Monday, February 06, 2006

Another Reason The Enclave is Necessary

This is an excellent excerpt from www.globalissues.org, which summarized feminists' reaction to the Abhu Graib scandals. Barbara Ehrenreich's last statement says it all.

Go with the Goddess: One Love

Women, Militarism and Violence

It is often argued -- and accepted -- that women, being the “gentler sex”, and typically being the main care givers in society, are less aggressive than men. Feminists often argue that women, if given appropriate and full rights, could counter-balance a male-dominated world which is characterized by aggression in attitudes, thoughts, society and, ultimately, war.

In May 2004, the Occuptation/Coalition forces in Iraq were shown around the world to be committing torture and other grotesque acts on Iraqi captives. For feminists and others, what was also shocking was that some of these acts were being perpetrated by women in the U.S. military.

Feminist activist Barbara Ehrenreich captures some of the thoughts and reactions quite well:

Secretly, I hoped that the presence of women [in the U.S. army] would over time change the military, making it more respectful of other people and cultures, more capable of genuine peacekeeping. That's what I thought, but I don't think that anymore.

A certain kind of feminism, or perhaps I should say a certain kind of feminist naivete, died in Abu Ghraib [the prison facility from where most of the torture pictures and footage originated]. It was a feminism that saw men as the perpetual perpetrators, women as the perpetual victims and male sexual violence against women as the root of all injustice. Rape has repeatedly been an instrument of war and, to some feminists, it was beginning to look as if war was an extension of rape. There seemed to be at least some evidence that male sexual sadism was connected to our species' tragic propensity for violence. That was before we had seen female sexual sadism in action.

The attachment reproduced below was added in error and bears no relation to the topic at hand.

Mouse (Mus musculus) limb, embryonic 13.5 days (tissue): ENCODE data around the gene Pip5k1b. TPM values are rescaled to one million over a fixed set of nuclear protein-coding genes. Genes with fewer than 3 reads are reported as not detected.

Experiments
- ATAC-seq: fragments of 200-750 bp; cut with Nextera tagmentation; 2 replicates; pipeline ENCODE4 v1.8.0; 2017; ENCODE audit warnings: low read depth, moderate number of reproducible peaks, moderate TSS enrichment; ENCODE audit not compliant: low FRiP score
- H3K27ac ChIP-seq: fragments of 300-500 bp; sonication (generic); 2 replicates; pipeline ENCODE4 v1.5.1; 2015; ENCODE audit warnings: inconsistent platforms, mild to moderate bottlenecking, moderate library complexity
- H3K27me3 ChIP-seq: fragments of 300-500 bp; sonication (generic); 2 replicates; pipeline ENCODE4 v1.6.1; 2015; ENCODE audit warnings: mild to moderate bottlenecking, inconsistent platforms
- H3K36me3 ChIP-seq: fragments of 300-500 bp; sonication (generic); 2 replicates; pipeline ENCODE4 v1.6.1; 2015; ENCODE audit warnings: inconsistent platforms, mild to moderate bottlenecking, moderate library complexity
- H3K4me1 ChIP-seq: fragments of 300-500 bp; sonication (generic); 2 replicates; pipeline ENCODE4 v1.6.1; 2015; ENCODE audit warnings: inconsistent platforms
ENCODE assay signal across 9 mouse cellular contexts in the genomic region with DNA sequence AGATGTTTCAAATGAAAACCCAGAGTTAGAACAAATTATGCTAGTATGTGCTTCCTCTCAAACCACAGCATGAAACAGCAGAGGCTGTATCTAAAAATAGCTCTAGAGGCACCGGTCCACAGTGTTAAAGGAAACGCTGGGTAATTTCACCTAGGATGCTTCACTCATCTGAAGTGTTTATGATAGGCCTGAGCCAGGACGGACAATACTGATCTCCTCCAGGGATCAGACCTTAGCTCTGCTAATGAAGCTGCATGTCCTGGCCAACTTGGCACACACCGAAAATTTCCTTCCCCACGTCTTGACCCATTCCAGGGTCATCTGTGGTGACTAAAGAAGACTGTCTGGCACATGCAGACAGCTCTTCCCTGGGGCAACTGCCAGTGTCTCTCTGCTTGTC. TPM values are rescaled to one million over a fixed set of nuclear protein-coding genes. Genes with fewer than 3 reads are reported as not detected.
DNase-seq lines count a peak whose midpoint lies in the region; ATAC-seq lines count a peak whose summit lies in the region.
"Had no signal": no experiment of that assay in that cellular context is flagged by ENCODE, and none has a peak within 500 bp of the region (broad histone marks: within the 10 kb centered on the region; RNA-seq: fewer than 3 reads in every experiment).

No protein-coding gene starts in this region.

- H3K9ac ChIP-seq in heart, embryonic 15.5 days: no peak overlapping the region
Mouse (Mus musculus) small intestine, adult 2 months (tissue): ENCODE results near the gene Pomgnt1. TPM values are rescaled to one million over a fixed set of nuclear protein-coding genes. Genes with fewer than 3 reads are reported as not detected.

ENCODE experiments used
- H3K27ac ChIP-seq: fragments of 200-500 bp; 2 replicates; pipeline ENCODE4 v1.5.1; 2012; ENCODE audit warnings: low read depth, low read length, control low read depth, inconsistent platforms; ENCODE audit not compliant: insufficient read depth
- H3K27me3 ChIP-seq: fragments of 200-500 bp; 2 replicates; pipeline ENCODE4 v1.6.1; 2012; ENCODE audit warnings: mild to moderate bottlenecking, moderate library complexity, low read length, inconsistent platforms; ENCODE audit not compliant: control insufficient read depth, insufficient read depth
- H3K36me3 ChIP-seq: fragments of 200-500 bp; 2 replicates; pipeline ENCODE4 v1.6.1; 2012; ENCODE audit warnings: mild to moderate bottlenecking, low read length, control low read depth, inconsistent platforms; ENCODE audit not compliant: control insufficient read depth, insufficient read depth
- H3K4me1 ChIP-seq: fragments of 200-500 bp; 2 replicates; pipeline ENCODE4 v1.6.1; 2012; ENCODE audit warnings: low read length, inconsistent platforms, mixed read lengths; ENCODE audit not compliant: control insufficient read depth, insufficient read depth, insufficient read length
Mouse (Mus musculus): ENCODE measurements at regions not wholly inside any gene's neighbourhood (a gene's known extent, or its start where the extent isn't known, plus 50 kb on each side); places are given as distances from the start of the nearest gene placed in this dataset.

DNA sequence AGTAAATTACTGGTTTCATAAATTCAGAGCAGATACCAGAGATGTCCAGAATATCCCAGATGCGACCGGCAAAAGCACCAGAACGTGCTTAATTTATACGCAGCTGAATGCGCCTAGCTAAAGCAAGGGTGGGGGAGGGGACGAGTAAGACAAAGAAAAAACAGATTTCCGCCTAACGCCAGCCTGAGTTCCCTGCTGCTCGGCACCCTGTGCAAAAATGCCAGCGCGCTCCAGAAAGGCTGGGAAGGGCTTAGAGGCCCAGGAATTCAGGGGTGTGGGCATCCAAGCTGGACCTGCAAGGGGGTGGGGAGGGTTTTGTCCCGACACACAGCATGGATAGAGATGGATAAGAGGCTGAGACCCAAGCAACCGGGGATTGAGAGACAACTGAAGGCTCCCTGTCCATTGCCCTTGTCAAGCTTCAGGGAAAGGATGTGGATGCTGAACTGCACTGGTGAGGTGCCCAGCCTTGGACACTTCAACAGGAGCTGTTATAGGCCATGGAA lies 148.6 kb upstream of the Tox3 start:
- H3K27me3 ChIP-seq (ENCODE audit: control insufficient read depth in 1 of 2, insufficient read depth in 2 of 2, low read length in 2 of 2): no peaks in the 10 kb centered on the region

... But the assumption [within feminism] of [women's] superiority [over men], or at least a lesser inclination toward cruelty and violence, was more or less beyond debate. After all, women do most of the caring work in our culture, and in polls are consistently less inclined toward war than men.

... If that assumption had been accurate, then all we would have had to do to make the world a better place -- kinder, less violent, more just -- would have been to assimilate into what had been, for so many centuries, the world of men.

... What we need is a tough new kind of feminism with no illusions. Women do not change institutions simply by assimilating into them, only by consciously deciding to fight for change. We need a feminism that teaches a woman to say no -- not just to the date rapist or overly insistent boyfriend but, when necessary, to the military or corporate hierarchy within which she finds herself.

Barbara Ehrenreich, What Abu Ghraib Taught Me, Alternet, May 20, 2004

Towards the end of the article, Ehrenreich notes that gender equality often appears to be limited to allowing women to have equality in a male-dominated world, meaning women struggle to have rights to do what men do. But, if what men are doing is generally seen as negative, then gender equality in that context is not enough. As she ends:

To cite an old, and far from naive, feminist saying: “If you think equality is the goal, your standards are too low.” It is not enough to be equal to men, when the men are acting like beasts. It is not enough to assimilate. We need to create a world worth assimilating into.

Barbara Ehrenreich, What Abu Ghraib Taught Me, Alternet, May 20, 2004

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